A guest post by Jennifer Kurdyia
Every editor is different, but as a cookbook editor for The Experiment Publishing, I’ve read enough proposals and cookbook drafts to have developed a few editor pet peeves. I know where the most common shortcomings among my writers lie.
Avoiding them requires a simple but challenging mindset that most first-time writers wouldn’t ever consider: You are teaching people how to cook. Pretend they know nothing about cooking, let alone have made your recipes as many times as you have. As soon as you accept that, your editor will open your email not with butterflies in her stomach, but with a grumble, hungering for what’s inside.
Once you start the editorial process, you’ll get to know some editor pet peeves probably faster than you’d like. To shorten the learning curve, here are a few of mine to help you make great first impression:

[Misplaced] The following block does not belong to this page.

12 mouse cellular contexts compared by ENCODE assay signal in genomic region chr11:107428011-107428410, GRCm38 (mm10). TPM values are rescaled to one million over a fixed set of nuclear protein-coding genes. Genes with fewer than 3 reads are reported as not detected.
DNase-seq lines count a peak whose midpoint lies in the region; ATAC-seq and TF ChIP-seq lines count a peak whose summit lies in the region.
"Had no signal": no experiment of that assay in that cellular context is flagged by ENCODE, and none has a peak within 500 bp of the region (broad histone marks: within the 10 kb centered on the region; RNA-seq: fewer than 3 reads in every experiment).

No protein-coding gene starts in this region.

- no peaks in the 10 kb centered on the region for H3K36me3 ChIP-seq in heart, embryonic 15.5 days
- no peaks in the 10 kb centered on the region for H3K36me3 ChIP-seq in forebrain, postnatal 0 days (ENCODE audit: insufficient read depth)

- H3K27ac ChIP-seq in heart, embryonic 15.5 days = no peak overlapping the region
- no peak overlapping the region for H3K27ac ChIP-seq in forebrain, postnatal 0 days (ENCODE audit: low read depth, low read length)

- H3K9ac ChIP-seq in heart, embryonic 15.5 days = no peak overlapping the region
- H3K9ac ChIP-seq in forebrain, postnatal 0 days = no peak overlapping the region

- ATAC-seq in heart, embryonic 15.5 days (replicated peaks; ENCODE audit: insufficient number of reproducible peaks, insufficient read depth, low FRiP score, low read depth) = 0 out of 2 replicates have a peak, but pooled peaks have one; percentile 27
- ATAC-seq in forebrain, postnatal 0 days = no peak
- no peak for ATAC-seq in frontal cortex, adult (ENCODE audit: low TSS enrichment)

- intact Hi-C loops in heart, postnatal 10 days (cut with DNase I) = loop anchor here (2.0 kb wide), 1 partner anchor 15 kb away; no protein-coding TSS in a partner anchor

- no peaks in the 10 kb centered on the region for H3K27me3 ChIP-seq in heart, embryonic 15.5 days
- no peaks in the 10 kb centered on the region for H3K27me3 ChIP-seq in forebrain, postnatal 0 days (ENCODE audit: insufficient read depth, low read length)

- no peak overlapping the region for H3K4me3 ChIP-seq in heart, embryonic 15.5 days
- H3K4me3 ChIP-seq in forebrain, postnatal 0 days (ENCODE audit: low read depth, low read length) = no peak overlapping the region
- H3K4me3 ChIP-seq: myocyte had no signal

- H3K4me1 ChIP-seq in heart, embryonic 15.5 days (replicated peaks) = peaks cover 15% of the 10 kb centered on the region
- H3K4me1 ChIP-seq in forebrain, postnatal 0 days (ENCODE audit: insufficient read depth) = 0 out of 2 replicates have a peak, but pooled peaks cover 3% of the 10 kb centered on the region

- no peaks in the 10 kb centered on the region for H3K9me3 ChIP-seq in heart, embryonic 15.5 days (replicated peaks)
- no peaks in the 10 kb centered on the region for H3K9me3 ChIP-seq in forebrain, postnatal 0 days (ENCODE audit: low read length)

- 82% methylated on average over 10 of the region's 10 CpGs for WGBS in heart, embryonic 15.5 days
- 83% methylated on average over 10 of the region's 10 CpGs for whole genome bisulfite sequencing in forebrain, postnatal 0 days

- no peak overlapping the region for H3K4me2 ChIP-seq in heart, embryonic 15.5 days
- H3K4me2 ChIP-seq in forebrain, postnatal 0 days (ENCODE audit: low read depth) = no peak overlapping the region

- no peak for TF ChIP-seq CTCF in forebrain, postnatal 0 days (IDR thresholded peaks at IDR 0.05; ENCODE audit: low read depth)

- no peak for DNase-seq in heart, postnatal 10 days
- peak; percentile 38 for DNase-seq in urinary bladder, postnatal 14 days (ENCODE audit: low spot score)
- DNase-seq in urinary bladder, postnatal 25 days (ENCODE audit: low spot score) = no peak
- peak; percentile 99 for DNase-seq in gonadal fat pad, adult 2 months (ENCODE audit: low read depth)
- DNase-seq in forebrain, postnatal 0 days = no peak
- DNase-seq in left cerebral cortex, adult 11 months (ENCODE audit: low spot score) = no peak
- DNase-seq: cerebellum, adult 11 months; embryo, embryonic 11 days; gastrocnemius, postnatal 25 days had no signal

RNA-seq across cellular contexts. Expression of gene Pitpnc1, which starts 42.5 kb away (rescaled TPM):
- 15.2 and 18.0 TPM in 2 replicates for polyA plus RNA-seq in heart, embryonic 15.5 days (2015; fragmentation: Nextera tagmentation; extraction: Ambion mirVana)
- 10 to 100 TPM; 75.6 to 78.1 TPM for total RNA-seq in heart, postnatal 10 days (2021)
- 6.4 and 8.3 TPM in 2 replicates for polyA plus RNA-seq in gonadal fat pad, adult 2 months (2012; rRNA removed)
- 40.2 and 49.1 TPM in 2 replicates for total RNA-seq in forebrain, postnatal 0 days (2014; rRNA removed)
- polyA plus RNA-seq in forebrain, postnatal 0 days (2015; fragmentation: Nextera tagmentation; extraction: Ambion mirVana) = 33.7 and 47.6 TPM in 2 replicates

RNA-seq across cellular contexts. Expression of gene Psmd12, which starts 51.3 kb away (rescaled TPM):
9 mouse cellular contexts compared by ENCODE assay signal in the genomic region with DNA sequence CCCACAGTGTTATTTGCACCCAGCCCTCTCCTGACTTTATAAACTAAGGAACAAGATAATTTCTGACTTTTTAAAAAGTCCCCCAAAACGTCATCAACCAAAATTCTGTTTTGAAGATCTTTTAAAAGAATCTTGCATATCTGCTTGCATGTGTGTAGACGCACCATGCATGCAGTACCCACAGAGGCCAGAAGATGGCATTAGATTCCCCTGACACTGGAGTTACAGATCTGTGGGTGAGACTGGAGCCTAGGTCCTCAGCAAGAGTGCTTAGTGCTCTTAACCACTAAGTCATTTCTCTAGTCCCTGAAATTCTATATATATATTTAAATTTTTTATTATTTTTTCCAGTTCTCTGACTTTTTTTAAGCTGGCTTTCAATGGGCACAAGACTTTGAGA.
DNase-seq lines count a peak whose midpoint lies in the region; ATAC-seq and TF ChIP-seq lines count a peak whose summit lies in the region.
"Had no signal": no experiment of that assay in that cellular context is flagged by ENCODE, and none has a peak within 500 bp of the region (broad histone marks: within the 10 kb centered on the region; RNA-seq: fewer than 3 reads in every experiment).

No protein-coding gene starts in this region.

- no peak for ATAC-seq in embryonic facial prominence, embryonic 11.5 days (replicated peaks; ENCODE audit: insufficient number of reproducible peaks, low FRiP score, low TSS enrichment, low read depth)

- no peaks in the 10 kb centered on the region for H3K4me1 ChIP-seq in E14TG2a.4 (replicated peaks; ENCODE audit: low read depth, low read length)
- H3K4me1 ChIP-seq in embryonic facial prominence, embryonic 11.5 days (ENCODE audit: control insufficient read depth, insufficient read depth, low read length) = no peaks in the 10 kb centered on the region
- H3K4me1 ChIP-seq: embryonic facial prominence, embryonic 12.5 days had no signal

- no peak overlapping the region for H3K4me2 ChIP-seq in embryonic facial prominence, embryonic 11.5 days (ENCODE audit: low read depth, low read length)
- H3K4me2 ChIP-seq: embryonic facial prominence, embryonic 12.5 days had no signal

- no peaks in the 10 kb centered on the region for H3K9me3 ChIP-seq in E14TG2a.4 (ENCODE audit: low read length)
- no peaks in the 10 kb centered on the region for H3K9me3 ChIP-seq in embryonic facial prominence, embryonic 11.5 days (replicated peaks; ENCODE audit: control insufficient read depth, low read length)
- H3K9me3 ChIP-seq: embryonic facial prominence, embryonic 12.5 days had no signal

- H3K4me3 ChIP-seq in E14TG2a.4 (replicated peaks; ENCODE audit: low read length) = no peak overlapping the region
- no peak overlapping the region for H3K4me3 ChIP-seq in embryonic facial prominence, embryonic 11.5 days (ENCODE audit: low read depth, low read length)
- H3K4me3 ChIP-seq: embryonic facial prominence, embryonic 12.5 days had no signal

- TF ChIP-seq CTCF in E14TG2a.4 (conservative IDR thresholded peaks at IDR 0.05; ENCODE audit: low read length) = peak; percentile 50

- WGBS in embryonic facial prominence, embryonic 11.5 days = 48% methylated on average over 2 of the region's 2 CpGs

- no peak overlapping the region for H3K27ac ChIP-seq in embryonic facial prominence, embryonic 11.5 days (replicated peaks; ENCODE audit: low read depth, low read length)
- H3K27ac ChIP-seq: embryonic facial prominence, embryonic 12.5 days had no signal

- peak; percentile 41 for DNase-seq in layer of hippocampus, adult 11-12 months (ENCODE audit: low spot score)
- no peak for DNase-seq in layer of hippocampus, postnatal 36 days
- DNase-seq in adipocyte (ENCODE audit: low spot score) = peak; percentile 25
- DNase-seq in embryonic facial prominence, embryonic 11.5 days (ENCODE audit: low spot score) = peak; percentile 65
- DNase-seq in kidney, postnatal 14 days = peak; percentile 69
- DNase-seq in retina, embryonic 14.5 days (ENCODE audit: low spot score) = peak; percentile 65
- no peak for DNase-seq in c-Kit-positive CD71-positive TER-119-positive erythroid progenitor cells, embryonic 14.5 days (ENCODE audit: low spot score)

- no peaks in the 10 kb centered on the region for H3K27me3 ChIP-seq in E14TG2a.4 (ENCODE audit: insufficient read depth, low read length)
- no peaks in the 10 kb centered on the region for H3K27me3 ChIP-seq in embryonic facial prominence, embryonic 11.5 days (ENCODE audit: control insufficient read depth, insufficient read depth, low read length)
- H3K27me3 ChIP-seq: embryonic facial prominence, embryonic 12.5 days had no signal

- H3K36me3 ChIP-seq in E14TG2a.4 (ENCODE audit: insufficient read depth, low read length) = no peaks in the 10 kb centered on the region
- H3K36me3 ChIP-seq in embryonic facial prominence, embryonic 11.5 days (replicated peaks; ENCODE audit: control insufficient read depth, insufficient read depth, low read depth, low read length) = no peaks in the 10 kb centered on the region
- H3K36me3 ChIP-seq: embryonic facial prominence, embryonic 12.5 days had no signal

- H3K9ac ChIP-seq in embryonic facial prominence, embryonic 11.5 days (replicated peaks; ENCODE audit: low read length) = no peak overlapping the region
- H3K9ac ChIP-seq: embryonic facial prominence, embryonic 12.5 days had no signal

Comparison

1. Assuming your readers know about cooking.
You have thousands of Instagram followers who write to you all the time about how great your recipes are. You assume they know how to cook if they’re eating so much of your food, right?
Wrong. Readers of your cookbook may have experience in the kitchen. But that doesn’t mean that you should assume anything in how you write your recipes. Don’t get a lazy with “pinches” and “drizzles” as measurements and other such vague approximations. Explain every technique and ingredient as you would to an alien who’s just dropped onto earth. Your more advanced readers will appreciate your clarity. You won’t annoy newbies who have to turn to Google to translate your recipe—and then get sucked into someone else’s blog instead of your book.